Residential, commercial, and industrial property all require a certain standard of flooring to effectively serve their function. What is good for a commercial kitchen, might not be the best for a garage floor, a patio, or a warehouse floor. So you’ll have to make choices based on the characteristics of the possible flooring solutions. Epoxy floors and stained concrete are some of the common flooring solutions you’ll encounter out there as a property owner. Both options are inexpensive to install, durable, easy to maintain and offer a lot of design possibilities.

The two are not equals though. You still need to compare epoxy floors vs stained concrete to pick one that fits your flooring needs. That’s why Southern Illinois Epoxy pros have taken the time to put together this article to make your decision making simpler. So what difference is there between epoxy floors and stained concrete?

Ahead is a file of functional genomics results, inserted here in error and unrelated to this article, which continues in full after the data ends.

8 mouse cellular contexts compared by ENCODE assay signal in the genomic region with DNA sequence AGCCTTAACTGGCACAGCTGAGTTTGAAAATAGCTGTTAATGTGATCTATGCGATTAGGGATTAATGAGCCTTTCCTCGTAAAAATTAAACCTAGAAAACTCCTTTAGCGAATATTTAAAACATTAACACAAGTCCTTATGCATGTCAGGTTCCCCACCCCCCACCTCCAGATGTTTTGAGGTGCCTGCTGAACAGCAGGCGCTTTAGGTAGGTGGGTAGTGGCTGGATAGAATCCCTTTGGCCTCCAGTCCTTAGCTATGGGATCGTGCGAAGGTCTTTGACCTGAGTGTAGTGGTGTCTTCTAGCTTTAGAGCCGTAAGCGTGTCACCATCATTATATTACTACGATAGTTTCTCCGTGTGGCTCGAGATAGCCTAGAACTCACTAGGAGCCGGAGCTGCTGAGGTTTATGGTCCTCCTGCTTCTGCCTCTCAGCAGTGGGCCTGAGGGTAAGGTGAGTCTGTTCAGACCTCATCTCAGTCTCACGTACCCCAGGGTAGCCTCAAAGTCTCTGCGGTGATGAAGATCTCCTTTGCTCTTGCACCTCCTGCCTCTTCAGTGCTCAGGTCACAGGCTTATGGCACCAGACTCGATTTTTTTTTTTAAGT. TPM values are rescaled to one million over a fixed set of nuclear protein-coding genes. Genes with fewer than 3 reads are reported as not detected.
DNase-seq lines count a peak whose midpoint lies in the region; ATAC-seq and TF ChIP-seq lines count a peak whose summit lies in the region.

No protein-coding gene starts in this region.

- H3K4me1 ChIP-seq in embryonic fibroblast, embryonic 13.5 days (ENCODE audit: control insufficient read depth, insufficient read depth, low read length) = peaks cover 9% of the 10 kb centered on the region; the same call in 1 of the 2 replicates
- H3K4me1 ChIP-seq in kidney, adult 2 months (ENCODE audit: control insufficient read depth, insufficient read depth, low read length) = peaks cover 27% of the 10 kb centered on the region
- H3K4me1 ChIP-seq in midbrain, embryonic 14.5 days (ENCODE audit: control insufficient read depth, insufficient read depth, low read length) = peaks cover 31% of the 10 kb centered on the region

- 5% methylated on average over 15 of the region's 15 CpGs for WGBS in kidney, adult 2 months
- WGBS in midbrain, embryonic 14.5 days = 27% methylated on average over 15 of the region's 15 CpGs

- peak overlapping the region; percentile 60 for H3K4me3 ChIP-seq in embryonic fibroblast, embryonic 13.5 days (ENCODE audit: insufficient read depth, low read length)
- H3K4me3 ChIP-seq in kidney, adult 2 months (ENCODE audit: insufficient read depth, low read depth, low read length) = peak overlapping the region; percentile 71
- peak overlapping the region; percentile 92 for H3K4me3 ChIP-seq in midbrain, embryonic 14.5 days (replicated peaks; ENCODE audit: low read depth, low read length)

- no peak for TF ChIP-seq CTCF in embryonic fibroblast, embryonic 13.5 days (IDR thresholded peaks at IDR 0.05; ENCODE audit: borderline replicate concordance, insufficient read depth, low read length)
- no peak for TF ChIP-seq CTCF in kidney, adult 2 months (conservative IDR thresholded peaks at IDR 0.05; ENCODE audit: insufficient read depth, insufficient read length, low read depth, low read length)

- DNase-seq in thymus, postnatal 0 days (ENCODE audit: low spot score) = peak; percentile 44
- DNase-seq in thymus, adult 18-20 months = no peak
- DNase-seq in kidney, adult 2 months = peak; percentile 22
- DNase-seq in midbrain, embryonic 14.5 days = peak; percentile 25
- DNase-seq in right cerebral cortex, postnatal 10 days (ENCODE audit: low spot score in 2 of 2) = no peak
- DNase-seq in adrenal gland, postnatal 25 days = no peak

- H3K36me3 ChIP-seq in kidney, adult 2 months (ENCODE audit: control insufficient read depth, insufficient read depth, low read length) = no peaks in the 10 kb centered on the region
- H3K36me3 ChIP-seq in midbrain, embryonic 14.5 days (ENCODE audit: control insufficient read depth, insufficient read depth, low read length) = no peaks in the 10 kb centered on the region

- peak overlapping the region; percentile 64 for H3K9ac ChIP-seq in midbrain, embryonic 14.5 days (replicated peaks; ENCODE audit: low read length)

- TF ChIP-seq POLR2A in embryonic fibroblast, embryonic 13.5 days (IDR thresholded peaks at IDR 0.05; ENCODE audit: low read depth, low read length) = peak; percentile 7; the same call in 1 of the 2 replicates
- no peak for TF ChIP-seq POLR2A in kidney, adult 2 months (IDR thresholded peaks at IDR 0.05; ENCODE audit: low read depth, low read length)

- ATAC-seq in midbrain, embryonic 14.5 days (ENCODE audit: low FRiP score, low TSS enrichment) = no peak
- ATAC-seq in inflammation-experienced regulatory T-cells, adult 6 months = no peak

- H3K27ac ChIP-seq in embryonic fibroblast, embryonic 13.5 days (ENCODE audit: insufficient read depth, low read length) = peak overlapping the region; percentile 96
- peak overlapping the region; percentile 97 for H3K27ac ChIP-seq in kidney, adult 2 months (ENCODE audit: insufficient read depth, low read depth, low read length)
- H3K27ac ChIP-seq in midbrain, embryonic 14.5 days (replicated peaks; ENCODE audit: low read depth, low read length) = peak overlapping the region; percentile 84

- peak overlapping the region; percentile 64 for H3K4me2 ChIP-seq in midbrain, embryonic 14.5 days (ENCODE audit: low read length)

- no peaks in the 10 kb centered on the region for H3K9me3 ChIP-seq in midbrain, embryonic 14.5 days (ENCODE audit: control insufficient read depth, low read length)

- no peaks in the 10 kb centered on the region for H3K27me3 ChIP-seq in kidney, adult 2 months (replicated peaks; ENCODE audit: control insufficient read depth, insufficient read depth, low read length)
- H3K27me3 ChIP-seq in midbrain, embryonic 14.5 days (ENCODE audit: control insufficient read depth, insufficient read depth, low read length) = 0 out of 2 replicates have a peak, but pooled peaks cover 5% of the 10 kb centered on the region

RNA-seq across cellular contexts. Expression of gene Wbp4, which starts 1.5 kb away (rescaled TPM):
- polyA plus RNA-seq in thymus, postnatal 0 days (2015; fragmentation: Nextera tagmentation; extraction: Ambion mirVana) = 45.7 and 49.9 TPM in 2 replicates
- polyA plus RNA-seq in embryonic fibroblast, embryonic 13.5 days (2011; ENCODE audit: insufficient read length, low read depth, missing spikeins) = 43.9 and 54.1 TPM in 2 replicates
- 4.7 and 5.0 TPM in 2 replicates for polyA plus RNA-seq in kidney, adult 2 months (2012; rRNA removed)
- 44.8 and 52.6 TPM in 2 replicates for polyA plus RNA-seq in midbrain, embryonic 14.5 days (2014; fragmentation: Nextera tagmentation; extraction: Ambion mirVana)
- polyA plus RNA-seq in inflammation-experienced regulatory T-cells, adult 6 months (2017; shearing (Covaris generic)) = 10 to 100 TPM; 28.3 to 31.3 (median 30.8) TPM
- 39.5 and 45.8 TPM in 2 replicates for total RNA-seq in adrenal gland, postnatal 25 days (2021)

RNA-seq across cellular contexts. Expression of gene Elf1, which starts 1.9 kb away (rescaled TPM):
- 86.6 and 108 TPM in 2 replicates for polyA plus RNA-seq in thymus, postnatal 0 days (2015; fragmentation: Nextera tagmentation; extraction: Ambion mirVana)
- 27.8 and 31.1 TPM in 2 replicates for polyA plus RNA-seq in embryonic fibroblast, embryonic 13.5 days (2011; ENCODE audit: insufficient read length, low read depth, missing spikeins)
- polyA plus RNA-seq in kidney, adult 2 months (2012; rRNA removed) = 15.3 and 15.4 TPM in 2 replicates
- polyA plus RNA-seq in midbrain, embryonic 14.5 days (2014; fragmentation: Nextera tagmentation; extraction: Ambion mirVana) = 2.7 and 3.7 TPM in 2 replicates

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Epoxy Lasts Longer

Both epoxy floors and stained concrete last many years if you clean and maintain them periodically. They are both great as flooring solutions for commercial properties like restaurants, factories, garages, warehouses, and any other high traffic surfaces.

But you can trust epoxy to be less involving throughout its life and more durable than stained concrete. The reason is that while epoxy permanently adheres to the concrete surface, stained concrete uses a sealer over it, which wears out within months. So, you’ll have to seal stained concrete once or twice every year. That adds to your expenses over time. If epoxy is properly installed, it forms a surface that is resistant to abrasion, solvents, and capable of withstanding thermal shock, and remain steadfast during temperature changes.

Cleaning and Maintenance